Seeking to quantify successful aging further, and with these considerations in mind, University of California at San Diego researchers led by Ipsit Vahia (2012) administered several standardized measures to nearly 1,950 women participating in the San Diego site of the Women’s Health Initiative (WHI) Study in an attempt to predict self-rated successful aging. They found that the women highest in subjectively-rated successful aging had high scores in what they called the psychological protective factors of resilience, self-efficacy, and optimism, they had positive emotional functioning (low depression and emotional symptoms), and were low in self-rated disability.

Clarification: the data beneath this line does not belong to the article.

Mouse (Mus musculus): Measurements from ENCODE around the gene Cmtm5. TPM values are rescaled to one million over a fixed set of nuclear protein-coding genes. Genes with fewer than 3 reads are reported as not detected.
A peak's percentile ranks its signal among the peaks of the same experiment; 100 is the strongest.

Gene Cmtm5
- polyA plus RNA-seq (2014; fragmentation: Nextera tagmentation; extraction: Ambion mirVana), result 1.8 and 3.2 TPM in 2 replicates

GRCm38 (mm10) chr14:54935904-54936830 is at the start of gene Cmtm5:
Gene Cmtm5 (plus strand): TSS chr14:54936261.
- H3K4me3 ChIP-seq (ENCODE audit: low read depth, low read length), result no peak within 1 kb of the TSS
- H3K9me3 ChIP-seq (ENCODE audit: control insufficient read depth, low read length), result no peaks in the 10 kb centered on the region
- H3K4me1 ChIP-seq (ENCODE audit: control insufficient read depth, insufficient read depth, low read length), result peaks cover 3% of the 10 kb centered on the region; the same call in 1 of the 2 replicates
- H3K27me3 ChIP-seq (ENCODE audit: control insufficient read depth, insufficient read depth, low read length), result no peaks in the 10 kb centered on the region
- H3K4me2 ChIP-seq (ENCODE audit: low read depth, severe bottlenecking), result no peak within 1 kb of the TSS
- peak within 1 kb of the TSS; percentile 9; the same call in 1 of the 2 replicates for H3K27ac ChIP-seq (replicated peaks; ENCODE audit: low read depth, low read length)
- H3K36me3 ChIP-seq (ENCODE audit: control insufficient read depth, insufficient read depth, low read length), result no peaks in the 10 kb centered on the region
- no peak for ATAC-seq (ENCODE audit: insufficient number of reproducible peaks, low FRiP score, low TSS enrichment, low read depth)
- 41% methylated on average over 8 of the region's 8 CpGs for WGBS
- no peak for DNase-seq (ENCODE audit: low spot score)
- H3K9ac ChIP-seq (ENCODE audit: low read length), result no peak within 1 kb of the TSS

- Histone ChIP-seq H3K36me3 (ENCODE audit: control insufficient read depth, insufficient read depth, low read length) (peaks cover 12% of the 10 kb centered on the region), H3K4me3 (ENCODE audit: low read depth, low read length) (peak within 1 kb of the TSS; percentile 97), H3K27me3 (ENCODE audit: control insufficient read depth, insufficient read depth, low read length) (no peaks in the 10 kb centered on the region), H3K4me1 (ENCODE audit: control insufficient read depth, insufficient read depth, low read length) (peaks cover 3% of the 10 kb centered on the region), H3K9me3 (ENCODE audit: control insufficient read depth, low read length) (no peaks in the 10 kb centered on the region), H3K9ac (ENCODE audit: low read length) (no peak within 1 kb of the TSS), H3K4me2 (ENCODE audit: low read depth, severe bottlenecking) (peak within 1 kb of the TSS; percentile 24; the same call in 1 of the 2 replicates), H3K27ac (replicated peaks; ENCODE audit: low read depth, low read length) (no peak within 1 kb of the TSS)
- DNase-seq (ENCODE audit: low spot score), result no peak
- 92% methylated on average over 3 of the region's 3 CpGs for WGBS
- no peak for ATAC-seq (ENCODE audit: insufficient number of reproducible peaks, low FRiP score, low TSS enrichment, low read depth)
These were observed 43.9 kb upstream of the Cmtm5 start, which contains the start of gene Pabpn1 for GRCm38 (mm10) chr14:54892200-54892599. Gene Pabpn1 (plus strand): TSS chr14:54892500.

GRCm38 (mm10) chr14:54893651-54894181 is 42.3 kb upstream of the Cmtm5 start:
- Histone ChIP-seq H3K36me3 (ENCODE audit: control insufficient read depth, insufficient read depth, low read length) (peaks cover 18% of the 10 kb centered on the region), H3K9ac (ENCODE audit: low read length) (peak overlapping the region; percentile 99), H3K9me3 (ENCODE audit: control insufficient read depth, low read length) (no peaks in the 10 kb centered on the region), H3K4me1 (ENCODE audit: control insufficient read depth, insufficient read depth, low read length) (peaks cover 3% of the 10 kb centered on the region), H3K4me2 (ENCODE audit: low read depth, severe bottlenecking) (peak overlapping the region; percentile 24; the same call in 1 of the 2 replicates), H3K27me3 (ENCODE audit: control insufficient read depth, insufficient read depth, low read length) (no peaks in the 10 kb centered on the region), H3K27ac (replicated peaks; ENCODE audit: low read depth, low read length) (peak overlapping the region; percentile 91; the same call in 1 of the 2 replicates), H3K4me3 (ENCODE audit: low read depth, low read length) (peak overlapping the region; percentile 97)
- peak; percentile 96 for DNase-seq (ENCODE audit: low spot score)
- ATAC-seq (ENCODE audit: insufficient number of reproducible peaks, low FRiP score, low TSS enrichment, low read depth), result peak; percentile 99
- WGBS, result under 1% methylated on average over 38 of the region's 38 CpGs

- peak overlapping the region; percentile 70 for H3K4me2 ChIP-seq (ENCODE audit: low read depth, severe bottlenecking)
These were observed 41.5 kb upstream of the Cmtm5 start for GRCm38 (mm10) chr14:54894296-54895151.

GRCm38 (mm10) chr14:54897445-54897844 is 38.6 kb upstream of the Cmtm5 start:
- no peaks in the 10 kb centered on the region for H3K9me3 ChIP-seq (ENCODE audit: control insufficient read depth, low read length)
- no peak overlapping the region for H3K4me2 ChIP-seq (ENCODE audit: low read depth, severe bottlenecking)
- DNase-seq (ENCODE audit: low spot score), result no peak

Being emotionally resilient can give you an edge in aging successfully. However, cognitive abilities are also key to the overall ability to become an Age Buster. Being able to use your brain may not guarantee you emotional happiness or even material success, but having greater brain reserves can help you adapt to the challenges of daily life.  Older adults regard their cognitive abilities as central to their sense of identity, which is one reason that they so greatly fear developing Alzheimer’s disease.

Researchers are now setting on the path to discover the elements of what they call “successful cognitive aging,” or cognitive performance that is above the average for an individual’s age group as objectively measured (Fiocco & Yaffe, 2010).  Instead of seeking only to define and diagnose neurocognitive disorders, the pioneering researchers in this field are following up on the concept of “plasticity,” identified by neuroanatomists Coleman and Flood (1987) after their discoveries that in the normal brain, neurons continue to develop the ability to form new branches even as the total numbers of neurons may diminish with age.